Keith Horner


From over 30 years of working in private practice, Keith has completed a significant body of landscape work for both public and private sector clients, as well as developing an unusually broad base of experience from working with other professionals and specialists. Keith is committed to realising creative designs, tempered by practicality, and is particularly noted for conceptual and strategic landscape design and high quality landscape detailing.

Throughout his professional career, Keith’s design approach has remained constant: start each project totally fresh; question everything from first principles; apply a rational decision making process; avoid preconceived ideas. He is often as surprised by the final design solution as the Client. His pursuit of quality is implicit at all stages of a project, firmly founded on pragmatic yet creative design responses, restrained by a healthy sense of humour. A range of design awards confirms the merits of his approach. Keith continues to absorb historical and contemporary landscape design influences which allow the full potential of a project to be achieved.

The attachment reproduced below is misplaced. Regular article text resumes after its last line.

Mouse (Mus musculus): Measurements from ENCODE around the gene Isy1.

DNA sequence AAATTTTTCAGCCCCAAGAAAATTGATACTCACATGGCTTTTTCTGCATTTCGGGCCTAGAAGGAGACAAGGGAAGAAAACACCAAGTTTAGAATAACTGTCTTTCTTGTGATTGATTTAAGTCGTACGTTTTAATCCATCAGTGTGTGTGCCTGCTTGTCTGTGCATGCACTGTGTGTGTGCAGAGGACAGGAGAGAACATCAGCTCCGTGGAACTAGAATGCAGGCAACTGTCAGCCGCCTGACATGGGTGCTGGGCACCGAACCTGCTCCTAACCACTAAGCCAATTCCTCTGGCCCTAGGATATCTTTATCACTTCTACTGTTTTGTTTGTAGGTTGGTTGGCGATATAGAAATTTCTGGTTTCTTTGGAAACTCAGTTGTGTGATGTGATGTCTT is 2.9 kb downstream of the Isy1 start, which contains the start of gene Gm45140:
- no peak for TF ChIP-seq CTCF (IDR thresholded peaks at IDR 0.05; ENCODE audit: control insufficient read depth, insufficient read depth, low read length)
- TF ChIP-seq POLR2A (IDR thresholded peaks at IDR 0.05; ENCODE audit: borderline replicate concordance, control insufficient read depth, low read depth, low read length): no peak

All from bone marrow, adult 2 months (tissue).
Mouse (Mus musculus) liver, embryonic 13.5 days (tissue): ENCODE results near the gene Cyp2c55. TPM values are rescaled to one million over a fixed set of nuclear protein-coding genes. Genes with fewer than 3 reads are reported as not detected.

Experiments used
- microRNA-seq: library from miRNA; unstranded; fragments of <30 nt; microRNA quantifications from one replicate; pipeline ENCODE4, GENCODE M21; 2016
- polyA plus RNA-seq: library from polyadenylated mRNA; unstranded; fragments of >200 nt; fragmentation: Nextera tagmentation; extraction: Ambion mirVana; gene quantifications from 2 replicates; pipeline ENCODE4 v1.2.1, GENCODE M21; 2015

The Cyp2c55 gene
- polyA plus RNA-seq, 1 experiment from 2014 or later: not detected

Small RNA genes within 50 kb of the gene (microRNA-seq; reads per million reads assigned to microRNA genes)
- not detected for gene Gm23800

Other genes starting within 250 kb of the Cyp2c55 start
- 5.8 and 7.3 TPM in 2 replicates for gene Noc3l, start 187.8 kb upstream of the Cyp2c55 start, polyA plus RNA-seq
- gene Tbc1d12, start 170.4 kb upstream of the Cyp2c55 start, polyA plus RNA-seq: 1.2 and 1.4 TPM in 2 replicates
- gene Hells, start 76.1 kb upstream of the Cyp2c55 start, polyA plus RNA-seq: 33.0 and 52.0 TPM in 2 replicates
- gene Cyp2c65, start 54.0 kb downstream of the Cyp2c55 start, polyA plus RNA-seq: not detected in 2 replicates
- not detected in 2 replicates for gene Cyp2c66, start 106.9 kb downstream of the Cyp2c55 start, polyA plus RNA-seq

Keith has a strong interest in the relationship of buildings to the landscape and in particular in contemporary Scottish and Norwegian architectural design within rural and mountainous landscapes, where the response to the specific circumstances of climate, orientation and place create distinctive architectural forms and identities. The history of modernist residential design in the UK, Scandinavia and North America is also a specific interest, where the belief in the designers of the role of sunlight, fresh air, shelter and views of nature as pre-requisites for a healthy and fulfilling lifestyle are admired characteristics. Keith also has a keen interest in, and collection of, Scandanavian furniture.

Keith is an accomplished Scottish winter mountaineer and alpinist, who has climbed extensively throughout Scotland, the Alps, the Canadian Rockies and Norway. His well publicised ‘flight’ into Coire Cas in the Cairngorms demonstrates only too clearly the utter folly of allowing Yorkshiremen unlimited access to the Scottish hills in winter.